Construction of salient pole type rotor cannot be made strong enough to withstand mechanical stresses due to which salient pole machine cannot run at higher speed. Hence salient pole rotors are generally used in medium and low speed alternators with having a speed i.e.(120-1500 rpm.)

Cylindrical Pole Rotor:

Cylindrical pole rotor or non-salient type rotors are smooth cylindrical in shape having number of parallel slots on its outer periphery. Each of the slots carries different number of turns and produce sinusoidal flux when excited.

Cylindrical pole rotor has mechanical robustness since they are made up of solid steel. Moreover, they are generally used in high speed alternators having a speed of (1500-3000 rpm) due to their robust construction. In order to read the full difference between salient and non salient pole rotor, kindly read the following article :

Salient Pole Vs Non Salient Pole difference

Principle of Operation:

Alternator working is based on the principle of Faraday’s law of electromagnetic induction. Faraday’s law states that moving a coil(conductor) in a magnetic field or varying a magnetic field with respect to the coil induces an emf across the conductor (known as induced emf ). In simple words, we can say that the relative motion between a magnetic field and conducting material induces emf across the conductor. In case of alternator, magnetic field is the moving part and conductor is stationary.  Moreover, if the conductor is placed in a closed circuit, emf induced causes the flow of current in the conductor. The below diagram shows the motion of rotating magnetic field with respect to stationary coil due to which emf is induced (Faraday law).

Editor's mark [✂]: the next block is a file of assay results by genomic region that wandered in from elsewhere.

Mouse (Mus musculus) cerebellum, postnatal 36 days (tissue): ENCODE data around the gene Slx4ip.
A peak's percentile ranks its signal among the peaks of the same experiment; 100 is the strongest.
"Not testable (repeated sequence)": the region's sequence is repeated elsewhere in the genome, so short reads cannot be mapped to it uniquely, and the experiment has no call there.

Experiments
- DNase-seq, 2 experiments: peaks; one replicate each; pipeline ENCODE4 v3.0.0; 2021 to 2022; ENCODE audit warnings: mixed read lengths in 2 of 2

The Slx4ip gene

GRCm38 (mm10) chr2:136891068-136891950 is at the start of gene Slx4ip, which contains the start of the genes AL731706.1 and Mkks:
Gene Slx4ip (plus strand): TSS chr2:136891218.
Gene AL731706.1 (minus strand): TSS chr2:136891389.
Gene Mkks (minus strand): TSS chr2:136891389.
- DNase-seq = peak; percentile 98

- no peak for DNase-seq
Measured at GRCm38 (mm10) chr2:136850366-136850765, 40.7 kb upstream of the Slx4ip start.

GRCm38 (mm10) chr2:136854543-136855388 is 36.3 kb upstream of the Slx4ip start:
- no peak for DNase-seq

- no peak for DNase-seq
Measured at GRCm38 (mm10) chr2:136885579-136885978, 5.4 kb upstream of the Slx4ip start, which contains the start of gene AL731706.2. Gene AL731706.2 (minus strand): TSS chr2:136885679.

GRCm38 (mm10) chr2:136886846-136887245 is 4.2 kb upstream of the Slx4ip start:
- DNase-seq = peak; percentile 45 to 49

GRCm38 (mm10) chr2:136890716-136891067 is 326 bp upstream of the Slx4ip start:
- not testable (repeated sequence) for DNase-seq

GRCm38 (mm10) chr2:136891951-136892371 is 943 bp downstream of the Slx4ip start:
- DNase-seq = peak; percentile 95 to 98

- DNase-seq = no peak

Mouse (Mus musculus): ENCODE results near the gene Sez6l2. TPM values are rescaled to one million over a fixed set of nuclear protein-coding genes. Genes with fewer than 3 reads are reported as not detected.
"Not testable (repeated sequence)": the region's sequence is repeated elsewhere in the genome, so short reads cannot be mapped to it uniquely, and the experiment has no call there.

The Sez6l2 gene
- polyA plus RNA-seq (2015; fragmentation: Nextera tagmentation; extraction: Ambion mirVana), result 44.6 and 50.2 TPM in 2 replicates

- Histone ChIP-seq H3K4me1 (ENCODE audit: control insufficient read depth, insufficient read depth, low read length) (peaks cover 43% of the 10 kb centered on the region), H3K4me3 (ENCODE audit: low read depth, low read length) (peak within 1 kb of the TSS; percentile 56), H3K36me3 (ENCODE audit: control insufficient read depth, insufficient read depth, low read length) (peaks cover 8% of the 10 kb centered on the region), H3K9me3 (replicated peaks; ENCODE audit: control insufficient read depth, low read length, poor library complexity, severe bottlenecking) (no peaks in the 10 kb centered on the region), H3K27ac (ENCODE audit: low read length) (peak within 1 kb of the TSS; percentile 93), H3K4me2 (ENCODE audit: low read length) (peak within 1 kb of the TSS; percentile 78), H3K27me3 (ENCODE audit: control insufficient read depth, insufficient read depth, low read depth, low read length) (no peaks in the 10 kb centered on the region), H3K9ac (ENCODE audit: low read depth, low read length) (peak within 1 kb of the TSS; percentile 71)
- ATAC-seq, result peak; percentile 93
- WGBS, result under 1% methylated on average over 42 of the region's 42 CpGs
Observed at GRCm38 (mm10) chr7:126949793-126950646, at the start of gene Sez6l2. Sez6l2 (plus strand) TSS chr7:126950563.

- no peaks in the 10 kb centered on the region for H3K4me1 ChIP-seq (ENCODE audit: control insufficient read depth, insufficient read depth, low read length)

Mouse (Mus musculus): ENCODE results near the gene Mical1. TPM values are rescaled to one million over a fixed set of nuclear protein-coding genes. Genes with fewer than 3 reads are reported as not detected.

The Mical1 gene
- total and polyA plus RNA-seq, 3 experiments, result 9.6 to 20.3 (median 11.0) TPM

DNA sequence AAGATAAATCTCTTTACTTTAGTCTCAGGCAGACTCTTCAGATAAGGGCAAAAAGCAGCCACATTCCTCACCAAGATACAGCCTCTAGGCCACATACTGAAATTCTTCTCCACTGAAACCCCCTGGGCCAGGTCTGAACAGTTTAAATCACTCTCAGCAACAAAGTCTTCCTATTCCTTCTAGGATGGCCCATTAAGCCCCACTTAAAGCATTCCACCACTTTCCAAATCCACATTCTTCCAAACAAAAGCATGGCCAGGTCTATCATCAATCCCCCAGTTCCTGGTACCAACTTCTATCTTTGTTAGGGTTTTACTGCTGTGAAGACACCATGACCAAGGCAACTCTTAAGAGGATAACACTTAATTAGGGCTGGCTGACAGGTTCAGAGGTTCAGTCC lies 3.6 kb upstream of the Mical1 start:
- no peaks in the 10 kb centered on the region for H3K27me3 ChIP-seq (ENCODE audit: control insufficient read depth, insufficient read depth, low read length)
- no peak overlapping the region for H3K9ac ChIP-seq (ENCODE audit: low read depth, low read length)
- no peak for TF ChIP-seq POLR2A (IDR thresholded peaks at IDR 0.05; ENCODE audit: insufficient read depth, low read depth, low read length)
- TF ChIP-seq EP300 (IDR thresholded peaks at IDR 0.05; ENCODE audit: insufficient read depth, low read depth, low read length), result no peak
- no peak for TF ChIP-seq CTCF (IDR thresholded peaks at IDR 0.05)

Working of Alternator:

As in any other machine, Alternator has two types of windings which are termed as Armature winding and Field winding. These windings are important to be known for better understanding of alternator function.

Field Winding:

Field winding applies to the winding which produces main magnetic field in a machine. In the case of Alternator, field winding is applied to the rotor (rotating part) of the machine.

Armature Winding: